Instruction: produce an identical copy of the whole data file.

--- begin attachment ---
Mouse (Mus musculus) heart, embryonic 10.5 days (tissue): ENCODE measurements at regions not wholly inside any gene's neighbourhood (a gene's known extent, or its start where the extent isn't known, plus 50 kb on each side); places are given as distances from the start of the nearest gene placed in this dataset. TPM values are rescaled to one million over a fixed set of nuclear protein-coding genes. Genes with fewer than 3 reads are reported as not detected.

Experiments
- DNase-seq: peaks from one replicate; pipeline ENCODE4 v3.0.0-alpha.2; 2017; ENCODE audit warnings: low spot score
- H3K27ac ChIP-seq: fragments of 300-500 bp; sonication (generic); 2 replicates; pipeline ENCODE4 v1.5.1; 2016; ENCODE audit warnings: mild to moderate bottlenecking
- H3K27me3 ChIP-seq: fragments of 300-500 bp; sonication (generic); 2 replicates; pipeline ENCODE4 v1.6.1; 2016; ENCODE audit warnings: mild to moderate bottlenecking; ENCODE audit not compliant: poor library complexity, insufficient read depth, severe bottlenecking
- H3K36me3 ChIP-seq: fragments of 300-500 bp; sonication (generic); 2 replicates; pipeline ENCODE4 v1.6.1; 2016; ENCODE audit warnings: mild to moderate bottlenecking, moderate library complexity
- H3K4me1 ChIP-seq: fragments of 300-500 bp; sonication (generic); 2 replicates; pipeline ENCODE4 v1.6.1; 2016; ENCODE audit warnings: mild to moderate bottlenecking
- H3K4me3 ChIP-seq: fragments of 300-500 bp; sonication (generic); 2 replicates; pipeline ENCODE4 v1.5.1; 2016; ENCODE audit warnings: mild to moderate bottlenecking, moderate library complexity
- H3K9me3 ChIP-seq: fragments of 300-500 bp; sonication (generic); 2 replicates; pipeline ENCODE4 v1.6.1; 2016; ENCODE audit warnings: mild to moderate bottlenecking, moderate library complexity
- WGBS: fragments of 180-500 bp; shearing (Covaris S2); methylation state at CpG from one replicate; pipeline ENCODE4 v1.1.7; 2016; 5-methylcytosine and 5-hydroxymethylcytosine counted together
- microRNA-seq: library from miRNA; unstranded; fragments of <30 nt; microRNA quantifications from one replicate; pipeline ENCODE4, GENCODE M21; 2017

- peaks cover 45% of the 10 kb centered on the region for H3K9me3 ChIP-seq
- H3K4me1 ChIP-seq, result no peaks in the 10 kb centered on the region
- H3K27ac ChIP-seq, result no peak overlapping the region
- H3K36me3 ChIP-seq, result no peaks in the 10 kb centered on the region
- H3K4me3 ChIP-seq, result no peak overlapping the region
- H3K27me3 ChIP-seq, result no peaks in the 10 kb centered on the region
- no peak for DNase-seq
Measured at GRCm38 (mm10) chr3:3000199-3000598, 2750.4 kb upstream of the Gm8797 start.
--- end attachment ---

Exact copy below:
Mouse (Mus musculus) heart, embryonic 10.5 days (tissue): ENCODE measurements at regions not wholly inside any gene's neighbourhood (a gene's known extent, or its start where the extent isn't known, plus 50 kb on each side); places are given as distances from the start of the nearest gene placed in this dataset. TPM values are rescaled to one million over a fixed set of nuclear protein-coding genes. Genes with fewer than 3 reads are reported as not detected.

Experiments
- DNase-seq: peaks from one replicate; pipeline ENCODE4 v3.0.0-alpha.2; 2017; ENCODE audit warnings: low spot score
- H3K27ac ChIP-seq: fragments of 300-500 bp; sonication (generic); 2 replicates; pipeline ENCODE4 v1.5.1; 2016; ENCODE audit warnings: mild to moderate bottlenecking
- H3K27me3 ChIP-seq: fragments of 300-500 bp; sonication (generic); 2 replicates; pipeline ENCODE4 v1.6.1; 2016; ENCODE audit warnings: mild to moderate bottlenecking; ENCODE audit not compliant: poor library complexity, insufficient read depth, severe bottlenecking
- H3K36me3 ChIP-seq: fragments of 300-500 bp; sonication (generic); 2 replicates; pipeline ENCODE4 v1.6.1; 2016; ENCODE audit warnings: mild to moderate bottlenecking, moderate library complexity
- H3K4me1 ChIP-seq: fragments of 300-500 bp; sonication (generic); 2 replicates; pipeline ENCODE4 v1.6.1; 2016; ENCODE audit warnings: mild to moderate bottlenecking
- H3K4me3 ChIP-seq: fragments of 300-500 bp; sonication (generic); 2 replicates; pipeline ENCODE4 v1.5.1; 2016; ENCODE audit warnings: mild to moderate bottlenecking, moderate library complexity
- H3K9me3 ChIP-seq: fragments of 300-500 bp; sonication (generic); 2 replicates; pipeline ENCODE4 v1.6.1; 2016; ENCODE audit warnings: mild to moderate bottlenecking, moderate library complexity
- WGBS: fragments of 180-500 bp; shearing (Covaris S2); methylation state at CpG from one replicate; pipeline ENCODE4 v1.1.7; 2016; 5-methylcytosine and 5-hydroxymethylcytosine counted together
- microRNA-seq: library from miRNA; unstranded; fragments of <30 nt; microRNA quantifications from one replicate; pipeline ENCODE4, GENCODE M21; 2017

- peaks cover 45% of the 10 kb centered on the region for H3K9me3 ChIP-seq
- H3K4me1 ChIP-seq, result no peaks in the 10 kb centered on the region
- H3K27ac ChIP-seq, result no peak overlapping the region
- H3K36me3 ChIP-seq, result no peaks in the 10 kb centered on the region
- H3K4me3 ChIP-seq, result no peak overlapping the region
- H3K27me3 ChIP-seq, result no peaks in the 10 kb centered on the region
- no peak for DNase-seq
Measured at GRCm38 (mm10) chr3:3000199-3000598, 2750.4 kb upstream of the Gm8797 start.